The list author says: ""Alex Van Helsing: Vampire Rising" was written during the summer of 2009. The book features vampires, zombies, and a few strange literary mysteries. Here are the books I used while writing the first draft.
What pulls these together? You'll see a lot of themes pop up. First, Alex Van Helsing becomes a member of an organization called the Polidorium, named after the young doctor and writer John Polidori. Consequently a big part of the background of the book is the Haunted Summer, the party on Lake Geneva in 1816 when Lord Byron challenged guests-- including Polidori and Mary (soon-to-be) Shelley to write scary stories.
Meanwhile, vampires, the events of the Stoker novel Dracula, and a lot of other legends besides are all real in the world of Alex Van Helsing (his name is *Van Helsing,*, so Dracula is a history of events that are important to his family.) Consequently you'll see a lot of vampire research books and anthologies of old vampire stories, many of which will play a part in the first and later Alex Van Helsing books."
"This is the most footnoted Dracula ever. I opened the book and laughed because Chapter 1 had a footnote-- literally, a footnote after the words "Chapter 1." With an excellent introduction by Neil Gaiman."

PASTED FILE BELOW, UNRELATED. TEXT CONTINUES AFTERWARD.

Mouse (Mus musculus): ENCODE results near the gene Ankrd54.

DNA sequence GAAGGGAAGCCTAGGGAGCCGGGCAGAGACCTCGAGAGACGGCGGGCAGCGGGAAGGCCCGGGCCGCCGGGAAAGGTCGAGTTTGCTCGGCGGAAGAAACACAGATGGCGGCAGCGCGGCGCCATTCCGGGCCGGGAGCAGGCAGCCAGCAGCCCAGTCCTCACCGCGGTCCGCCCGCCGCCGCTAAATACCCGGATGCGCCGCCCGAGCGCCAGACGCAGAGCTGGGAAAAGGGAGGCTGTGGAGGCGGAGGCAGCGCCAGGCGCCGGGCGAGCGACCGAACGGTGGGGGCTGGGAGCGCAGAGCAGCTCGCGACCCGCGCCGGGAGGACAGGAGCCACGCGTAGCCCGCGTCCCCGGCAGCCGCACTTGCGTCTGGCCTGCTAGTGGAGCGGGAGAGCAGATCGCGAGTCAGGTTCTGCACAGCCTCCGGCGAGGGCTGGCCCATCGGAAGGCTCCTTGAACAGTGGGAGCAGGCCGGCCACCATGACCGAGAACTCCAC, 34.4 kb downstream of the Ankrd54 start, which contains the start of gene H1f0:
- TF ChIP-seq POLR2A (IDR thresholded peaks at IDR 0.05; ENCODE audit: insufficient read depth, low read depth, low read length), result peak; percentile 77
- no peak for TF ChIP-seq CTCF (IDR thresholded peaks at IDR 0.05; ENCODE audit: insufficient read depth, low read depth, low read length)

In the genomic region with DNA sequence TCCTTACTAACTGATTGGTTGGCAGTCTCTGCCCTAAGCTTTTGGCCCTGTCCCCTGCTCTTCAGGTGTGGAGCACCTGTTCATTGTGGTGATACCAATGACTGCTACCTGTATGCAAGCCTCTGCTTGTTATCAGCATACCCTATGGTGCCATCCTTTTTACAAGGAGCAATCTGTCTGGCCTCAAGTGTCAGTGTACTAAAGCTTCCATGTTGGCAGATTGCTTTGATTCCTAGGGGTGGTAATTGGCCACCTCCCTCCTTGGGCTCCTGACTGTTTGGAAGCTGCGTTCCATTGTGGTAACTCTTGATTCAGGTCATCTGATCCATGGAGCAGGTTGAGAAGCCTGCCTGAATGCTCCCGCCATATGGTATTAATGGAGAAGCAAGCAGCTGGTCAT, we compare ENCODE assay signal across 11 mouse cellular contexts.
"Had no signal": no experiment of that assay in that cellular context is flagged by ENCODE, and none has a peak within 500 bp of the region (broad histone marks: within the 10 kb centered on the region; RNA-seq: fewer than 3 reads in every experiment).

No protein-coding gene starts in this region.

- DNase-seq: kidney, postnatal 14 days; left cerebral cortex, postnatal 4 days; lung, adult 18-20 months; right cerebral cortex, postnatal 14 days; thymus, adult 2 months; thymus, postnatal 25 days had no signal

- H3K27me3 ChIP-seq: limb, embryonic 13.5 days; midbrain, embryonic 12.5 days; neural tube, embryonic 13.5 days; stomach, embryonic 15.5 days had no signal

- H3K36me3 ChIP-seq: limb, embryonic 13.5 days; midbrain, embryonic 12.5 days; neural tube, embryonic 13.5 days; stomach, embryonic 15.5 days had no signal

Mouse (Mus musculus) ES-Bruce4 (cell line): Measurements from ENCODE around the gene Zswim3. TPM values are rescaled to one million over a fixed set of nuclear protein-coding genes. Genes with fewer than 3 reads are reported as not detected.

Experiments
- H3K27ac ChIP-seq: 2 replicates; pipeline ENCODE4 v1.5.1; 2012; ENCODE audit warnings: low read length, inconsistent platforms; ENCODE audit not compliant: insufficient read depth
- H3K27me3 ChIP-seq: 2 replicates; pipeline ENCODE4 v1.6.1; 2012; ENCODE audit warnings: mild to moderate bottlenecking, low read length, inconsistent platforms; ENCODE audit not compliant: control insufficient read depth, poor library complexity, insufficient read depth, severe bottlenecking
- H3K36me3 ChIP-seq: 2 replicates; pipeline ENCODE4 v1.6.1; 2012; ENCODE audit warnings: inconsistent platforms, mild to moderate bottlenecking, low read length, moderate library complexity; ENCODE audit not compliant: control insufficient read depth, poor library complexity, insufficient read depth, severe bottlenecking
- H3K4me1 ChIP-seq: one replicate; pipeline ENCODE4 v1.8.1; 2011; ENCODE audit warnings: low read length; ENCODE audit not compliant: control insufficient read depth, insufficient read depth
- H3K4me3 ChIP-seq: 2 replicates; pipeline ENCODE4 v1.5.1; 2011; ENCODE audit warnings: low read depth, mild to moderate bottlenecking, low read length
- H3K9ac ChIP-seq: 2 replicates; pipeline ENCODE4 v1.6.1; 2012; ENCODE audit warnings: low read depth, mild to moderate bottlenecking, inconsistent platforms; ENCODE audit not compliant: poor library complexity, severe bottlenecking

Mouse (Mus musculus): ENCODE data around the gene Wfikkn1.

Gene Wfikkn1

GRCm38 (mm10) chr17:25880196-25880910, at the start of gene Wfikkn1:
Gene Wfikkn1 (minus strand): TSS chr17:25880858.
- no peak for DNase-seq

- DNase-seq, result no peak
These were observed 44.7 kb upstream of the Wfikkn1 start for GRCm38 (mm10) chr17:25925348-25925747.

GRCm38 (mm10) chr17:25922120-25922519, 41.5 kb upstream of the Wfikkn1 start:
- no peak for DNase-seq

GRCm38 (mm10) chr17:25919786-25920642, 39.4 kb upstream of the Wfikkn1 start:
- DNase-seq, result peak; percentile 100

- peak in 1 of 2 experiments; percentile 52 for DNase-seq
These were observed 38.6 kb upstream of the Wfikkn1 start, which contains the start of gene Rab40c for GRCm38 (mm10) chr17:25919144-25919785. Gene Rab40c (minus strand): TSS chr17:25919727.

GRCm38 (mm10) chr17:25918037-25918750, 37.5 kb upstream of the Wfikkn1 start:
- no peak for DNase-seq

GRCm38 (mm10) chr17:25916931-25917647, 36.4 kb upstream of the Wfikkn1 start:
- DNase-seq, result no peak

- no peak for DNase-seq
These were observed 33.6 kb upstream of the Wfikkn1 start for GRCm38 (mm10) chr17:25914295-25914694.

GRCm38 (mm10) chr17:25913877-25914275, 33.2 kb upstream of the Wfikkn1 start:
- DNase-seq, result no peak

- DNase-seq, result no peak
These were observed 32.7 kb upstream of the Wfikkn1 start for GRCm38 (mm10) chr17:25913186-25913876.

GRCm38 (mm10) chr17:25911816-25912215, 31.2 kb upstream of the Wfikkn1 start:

"This is a wonderful recent book on the Diodati, with chapters on Mary Shelley, Byron, Polidori, and the rest. The Hooblers actually provided excellent feedback when I bugged them for obscure Mary Shelley data."
"If you want to dig into Dracula, read this book. Leonard Wolf's study goes into the plot of the book, the historical Dracula, and more. Florescu really despises it, though, which is strange given that this is essentially a literary study."
"One of the first books I ever got that reprinted Stoker's story "Dracula's Guest" and various contemporary (to then) vampire stories, such as the amazing Tomb of Sarah, The Transfer, The Horla, For the Blood is the Life, Good Lady Ducayne and more."
"Deep study of Dracula, who doesn't appear in Alex Van Helsing #1, but who is important to the background. Florescu is the author who put Vlad the Impaler on the map in the West, with In Search of Dracula in the 70s."